The Government's handling of the formation of the draft committee, involving the civil society in preparation of the draft Lokpal bill, was criticised by various political parties including Bharatiya Janata Party, Biju Janata Dal, Telugu Desam Party, All India Anna Dravida Munnetra Kazhagam, Communist Party of India, Rashtriya Janata Dal, Janata Dal (U) and Samajwadi Party.[39][40]

The committee failed to agree on the terms of a compromise bill and the government introduced its own version of the bill in the Parliament in August 2011.[41]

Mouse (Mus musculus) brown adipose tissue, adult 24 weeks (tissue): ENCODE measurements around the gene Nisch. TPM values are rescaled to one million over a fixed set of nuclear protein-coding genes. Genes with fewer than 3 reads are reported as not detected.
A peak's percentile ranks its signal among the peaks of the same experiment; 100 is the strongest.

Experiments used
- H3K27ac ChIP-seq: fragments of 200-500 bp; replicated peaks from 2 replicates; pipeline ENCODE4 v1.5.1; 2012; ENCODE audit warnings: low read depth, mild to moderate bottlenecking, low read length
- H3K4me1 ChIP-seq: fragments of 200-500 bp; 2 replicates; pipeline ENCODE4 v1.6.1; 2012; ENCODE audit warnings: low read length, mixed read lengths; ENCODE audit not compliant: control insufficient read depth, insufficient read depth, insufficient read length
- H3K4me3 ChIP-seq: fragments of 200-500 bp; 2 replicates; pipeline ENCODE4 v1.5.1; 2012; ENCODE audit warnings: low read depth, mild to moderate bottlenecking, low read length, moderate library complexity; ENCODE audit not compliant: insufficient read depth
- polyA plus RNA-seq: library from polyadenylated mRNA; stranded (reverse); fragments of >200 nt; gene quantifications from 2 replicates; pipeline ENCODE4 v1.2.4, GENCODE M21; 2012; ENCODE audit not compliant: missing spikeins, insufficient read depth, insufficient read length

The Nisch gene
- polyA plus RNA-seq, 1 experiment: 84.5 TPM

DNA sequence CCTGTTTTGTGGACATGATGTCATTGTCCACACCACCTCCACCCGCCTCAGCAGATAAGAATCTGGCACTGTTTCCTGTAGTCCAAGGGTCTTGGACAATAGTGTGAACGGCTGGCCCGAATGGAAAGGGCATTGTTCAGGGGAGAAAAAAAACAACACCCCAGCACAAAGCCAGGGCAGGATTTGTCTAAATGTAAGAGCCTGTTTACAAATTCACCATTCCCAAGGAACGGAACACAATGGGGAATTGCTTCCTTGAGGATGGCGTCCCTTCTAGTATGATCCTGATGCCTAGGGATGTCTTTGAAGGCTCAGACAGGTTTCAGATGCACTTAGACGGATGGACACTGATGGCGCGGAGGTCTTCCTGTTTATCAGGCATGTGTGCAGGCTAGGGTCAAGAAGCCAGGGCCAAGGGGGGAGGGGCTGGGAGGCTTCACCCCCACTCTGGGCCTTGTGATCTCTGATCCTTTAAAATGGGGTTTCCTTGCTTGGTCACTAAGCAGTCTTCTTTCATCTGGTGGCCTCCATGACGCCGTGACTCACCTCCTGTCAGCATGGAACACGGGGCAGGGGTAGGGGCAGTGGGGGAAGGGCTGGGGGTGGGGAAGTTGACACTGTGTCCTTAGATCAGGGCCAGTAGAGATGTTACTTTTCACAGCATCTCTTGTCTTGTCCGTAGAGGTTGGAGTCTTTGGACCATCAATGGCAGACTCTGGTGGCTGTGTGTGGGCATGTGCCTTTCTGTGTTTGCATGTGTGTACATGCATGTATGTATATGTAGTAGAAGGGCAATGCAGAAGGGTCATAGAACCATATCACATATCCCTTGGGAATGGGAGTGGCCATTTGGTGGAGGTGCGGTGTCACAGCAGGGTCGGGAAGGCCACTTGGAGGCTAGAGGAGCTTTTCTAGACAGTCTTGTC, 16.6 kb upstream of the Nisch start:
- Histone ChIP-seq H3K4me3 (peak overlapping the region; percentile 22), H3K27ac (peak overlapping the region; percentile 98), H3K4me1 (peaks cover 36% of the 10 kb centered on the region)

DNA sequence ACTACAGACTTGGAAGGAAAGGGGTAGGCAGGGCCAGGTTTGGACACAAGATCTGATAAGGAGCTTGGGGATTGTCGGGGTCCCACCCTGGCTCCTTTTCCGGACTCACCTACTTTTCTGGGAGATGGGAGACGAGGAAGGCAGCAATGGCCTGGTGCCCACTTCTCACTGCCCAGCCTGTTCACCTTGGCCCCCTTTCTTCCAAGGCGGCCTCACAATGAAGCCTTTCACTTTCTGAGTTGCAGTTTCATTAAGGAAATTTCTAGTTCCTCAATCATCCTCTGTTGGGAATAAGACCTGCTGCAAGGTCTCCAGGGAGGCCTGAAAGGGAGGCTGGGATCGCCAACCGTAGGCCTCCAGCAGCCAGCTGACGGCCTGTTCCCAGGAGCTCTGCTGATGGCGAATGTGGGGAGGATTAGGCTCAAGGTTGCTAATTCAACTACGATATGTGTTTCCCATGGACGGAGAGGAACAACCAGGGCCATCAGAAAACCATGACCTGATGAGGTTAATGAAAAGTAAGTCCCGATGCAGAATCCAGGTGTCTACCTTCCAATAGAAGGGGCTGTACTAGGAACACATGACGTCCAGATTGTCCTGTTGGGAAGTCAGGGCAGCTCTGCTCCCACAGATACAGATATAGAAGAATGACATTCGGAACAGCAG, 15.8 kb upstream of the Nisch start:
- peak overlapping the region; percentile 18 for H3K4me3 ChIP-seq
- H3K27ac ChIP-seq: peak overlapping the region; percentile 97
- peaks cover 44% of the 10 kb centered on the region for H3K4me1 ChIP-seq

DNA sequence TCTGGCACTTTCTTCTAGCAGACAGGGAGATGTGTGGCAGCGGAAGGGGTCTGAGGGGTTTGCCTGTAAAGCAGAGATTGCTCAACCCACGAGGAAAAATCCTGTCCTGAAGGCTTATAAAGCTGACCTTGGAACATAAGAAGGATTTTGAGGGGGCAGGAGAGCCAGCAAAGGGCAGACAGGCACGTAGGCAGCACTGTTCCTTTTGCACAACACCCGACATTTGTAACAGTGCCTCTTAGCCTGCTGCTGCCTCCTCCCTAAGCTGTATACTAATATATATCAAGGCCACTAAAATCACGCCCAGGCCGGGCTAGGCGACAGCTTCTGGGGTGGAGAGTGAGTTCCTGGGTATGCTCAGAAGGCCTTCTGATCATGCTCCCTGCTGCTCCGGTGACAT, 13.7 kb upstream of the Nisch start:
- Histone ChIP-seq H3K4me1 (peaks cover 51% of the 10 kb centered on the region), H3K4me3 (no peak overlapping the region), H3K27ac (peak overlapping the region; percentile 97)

Fast & agitation – Phase 2[edit]

According to Anna and his team, the Government's version of the Lokpal bill was weak and would facilitate the corrupt to go free apart from several other differences. To protest against this, Anna Hazare announced an "Indefinite Fast" (not to be confused with "Fast until death"). Anna and his team asked for permission from Delhi Police for their fast and agitation at Jantar Mantar or JP Park. Delhi Police gave its permission with certain conditions. These conditions were considered by team Anna as restrictive and against the fundamental constitutional rights and they decided to defy the conditions. Delhi Police imposed Sec 144 CrPC.[42][43]